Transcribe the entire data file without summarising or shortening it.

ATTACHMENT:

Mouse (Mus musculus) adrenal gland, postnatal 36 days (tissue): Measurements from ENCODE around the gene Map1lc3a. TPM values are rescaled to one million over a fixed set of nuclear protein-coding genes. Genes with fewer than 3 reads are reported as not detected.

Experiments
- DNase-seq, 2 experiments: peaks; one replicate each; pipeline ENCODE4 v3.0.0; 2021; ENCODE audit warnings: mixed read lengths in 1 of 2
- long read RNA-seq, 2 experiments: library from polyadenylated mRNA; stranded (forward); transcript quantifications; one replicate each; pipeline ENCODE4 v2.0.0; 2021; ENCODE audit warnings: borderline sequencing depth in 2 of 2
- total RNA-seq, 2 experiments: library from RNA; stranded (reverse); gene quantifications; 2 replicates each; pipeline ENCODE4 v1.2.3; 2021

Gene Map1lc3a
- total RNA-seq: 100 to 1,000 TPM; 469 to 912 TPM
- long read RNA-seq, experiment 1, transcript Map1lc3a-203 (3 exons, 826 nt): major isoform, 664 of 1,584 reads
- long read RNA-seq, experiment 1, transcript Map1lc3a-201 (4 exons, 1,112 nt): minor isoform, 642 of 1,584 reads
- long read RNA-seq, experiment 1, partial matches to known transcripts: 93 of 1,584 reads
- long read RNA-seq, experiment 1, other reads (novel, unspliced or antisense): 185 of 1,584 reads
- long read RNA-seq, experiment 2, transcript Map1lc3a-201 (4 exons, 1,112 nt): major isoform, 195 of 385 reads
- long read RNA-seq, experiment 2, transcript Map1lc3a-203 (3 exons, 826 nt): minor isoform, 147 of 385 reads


Mouse (Mus musculus) adrenal gland, postnatal 36 days (tissue): Measurements from ENCODE around the gene Map1lc3a. TPM values are rescaled to one million over a fixed set of nuclear protein-coding genes. Genes with fewer than 3 reads are reported as not detected.

Experiments
- DNase-seq, 2 experiments: peaks; one replicate each; pipeline ENCODE4 v3.0.0; 2021; ENCODE audit warnings: mixed read lengths in 1 of 2
- long read RNA-seq, 2 experiments: library from polyadenylated mRNA; stranded (forward); transcript quantifications; one replicate each; pipeline ENCODE4 v2.0.0; 2021; ENCODE audit warnings: borderline sequencing depth in 2 of 2
- total RNA-seq, 2 experiments: library from RNA; stranded (reverse); gene quantifications; 2 replicates each; pipeline ENCODE4 v1.2.3; 2021

Gene Map1lc3a
- total RNA-seq: 100 to 1,000 TPM; 469 to 912 TPM
- long read RNA-seq, experiment 1, transcript Map1lc3a-203 (3 exons, 826 nt): major isoform, 664 of 1,584 reads
- long read RNA-seq, experiment 1, transcript Map1lc3a-201 (4 exons, 1,112 nt): minor isoform, 642 of 1,584 reads
- long read RNA-seq, experiment 1, partial matches to known transcripts: 93 of 1,584 reads
- long read RNA-seq, experiment 1, other reads (novel, unspliced or antisense): 185 of 1,584 reads
- long read RNA-seq, experiment 2, transcript Map1lc3a-201 (4 exons, 1,112 nt): major isoform, 195 of 385 reads
- long read RNA-seq, experiment 2, transcript Map1lc3a-203 (3 exons, 826 nt): minor isoform, 147 of 385 reads